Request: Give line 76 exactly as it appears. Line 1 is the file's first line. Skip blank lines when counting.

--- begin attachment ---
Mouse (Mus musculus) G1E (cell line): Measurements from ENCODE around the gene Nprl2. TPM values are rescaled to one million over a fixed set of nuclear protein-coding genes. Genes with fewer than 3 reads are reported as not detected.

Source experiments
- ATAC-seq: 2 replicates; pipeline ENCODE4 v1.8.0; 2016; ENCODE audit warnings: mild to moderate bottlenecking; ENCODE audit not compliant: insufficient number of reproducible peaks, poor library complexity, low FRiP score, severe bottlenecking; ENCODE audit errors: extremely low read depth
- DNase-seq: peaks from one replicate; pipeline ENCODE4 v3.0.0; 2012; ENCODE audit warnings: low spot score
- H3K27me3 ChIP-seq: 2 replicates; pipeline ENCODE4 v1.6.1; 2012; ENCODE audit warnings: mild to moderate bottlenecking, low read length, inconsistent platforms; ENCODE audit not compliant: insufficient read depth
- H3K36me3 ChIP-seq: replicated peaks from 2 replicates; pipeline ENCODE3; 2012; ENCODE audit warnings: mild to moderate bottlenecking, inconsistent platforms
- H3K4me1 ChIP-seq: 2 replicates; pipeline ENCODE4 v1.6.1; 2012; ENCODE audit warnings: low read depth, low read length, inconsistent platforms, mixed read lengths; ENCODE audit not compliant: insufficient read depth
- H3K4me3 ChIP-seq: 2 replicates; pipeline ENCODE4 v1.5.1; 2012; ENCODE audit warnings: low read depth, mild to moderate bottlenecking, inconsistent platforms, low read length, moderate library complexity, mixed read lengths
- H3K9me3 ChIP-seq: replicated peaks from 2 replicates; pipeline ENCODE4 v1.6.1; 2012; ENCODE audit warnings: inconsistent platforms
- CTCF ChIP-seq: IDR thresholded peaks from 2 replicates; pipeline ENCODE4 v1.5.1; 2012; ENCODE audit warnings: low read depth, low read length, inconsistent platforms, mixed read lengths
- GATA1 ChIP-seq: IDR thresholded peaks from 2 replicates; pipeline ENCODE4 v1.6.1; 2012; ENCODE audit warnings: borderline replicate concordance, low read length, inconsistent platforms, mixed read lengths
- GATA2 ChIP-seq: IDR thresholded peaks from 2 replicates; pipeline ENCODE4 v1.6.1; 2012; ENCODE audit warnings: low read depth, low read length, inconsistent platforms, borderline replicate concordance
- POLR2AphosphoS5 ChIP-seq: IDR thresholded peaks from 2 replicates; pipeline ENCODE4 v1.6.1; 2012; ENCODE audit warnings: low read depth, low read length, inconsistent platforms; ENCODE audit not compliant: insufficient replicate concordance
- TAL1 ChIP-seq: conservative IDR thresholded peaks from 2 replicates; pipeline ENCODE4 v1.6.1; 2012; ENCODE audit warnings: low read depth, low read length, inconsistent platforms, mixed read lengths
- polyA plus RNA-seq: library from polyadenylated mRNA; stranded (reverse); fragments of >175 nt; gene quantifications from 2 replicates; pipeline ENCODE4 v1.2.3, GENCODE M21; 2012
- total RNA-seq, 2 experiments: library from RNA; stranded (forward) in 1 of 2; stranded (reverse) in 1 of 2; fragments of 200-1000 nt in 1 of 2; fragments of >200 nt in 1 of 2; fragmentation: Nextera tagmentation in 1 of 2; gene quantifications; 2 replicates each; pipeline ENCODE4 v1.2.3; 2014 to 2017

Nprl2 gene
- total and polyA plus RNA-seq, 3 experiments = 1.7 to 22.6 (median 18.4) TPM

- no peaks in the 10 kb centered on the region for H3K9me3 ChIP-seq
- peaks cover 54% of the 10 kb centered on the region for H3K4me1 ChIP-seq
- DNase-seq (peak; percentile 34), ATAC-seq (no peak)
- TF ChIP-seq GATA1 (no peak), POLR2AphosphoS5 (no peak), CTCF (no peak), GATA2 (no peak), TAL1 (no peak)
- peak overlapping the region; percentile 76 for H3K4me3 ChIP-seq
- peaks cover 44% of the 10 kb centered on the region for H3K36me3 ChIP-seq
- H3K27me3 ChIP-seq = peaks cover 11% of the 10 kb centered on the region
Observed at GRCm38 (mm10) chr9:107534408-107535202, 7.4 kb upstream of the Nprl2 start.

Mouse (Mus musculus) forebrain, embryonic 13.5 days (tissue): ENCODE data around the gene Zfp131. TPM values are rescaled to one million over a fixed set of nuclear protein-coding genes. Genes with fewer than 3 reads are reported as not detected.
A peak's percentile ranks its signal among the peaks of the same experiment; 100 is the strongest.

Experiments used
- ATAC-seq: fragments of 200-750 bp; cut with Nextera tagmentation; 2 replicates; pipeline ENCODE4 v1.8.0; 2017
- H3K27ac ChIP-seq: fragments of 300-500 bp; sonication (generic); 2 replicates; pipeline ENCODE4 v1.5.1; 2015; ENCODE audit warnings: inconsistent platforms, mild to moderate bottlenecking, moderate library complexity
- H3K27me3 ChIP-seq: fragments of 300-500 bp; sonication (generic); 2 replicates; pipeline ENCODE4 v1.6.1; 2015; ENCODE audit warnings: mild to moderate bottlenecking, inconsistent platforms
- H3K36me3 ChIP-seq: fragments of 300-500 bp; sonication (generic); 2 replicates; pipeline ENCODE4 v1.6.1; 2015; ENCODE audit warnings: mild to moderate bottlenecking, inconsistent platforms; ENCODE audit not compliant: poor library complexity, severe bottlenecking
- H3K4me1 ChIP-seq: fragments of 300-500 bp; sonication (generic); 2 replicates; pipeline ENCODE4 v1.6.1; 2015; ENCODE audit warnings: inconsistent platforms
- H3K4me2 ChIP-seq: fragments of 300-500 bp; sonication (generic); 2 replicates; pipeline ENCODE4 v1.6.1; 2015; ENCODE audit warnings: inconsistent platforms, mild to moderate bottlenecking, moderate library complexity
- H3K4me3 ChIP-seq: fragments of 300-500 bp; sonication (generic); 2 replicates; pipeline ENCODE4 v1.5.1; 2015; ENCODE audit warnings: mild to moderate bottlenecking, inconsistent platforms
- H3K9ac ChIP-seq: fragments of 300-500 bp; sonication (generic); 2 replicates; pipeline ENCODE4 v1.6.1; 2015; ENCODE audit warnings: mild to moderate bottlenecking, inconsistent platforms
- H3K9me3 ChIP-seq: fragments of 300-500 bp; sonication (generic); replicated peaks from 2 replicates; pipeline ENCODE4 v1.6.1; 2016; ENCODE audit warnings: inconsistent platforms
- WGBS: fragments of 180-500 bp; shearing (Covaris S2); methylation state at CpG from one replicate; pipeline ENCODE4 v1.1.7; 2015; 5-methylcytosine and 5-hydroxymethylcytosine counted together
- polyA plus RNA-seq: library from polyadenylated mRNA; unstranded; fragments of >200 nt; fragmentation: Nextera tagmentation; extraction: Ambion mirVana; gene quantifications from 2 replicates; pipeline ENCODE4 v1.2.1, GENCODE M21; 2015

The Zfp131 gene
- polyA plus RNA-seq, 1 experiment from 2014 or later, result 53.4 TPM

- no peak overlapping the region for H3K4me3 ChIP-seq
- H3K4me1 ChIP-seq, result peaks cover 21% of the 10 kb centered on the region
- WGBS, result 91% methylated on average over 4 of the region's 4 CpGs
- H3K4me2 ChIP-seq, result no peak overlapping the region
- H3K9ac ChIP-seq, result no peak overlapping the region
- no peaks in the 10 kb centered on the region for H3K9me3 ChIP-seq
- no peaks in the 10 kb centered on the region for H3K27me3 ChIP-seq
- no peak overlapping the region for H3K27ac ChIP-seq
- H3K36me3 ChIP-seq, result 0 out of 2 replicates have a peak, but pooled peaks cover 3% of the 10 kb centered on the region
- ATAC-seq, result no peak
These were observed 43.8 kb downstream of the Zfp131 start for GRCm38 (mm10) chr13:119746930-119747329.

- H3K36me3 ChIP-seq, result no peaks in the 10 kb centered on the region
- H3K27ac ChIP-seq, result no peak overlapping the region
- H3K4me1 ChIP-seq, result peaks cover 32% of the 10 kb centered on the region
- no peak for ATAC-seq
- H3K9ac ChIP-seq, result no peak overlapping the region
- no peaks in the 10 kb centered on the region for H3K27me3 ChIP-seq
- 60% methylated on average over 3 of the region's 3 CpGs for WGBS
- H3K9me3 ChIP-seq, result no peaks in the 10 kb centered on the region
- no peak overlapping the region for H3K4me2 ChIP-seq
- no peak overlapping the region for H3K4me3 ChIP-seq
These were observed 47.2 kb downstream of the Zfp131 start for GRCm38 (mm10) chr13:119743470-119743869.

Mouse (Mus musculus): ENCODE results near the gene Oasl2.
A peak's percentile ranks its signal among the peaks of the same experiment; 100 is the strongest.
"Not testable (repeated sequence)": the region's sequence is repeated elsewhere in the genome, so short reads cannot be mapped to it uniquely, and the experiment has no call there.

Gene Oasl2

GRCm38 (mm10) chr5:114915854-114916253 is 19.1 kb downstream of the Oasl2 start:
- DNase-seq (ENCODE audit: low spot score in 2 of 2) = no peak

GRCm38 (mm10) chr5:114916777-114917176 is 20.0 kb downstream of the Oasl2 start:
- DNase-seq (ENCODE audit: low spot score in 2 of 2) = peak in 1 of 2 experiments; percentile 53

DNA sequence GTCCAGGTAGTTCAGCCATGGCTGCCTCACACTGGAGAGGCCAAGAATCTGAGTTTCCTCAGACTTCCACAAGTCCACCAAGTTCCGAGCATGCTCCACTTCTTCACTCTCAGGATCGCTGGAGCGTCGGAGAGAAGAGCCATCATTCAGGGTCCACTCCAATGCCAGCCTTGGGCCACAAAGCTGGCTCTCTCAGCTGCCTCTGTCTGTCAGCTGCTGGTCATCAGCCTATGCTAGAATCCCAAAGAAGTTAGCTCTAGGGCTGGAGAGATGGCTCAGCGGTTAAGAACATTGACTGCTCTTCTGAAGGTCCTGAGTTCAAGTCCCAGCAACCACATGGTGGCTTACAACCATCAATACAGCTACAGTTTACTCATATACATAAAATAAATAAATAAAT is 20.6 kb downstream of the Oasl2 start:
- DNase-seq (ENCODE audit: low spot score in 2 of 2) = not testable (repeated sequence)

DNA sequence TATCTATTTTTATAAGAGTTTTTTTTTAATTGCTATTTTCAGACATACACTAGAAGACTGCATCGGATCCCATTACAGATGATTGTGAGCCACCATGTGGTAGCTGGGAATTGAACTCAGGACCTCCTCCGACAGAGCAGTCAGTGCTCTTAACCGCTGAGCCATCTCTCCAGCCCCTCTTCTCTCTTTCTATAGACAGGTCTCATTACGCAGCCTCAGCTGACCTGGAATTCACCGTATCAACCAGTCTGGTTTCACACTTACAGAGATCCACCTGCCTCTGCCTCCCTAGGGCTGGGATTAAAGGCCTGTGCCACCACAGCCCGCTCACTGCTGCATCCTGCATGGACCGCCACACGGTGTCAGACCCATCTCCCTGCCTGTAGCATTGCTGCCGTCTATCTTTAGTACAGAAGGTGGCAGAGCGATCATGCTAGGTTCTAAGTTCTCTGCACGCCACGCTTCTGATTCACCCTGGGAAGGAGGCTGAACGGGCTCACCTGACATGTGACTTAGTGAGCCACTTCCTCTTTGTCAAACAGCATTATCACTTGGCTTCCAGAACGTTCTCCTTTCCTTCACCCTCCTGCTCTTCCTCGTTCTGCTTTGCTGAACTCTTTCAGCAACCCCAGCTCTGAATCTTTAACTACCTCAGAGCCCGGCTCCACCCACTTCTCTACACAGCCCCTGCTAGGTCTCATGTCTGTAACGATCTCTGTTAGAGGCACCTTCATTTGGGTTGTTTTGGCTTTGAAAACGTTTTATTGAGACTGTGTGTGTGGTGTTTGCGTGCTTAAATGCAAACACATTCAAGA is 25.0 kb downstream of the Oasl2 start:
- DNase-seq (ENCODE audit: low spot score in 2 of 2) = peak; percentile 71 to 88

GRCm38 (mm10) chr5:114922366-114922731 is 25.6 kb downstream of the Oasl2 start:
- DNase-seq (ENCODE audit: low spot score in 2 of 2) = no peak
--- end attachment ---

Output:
- DNase-seq (ENCODE audit: low spot score in 2 of 2) = peak; percentile 71 to 88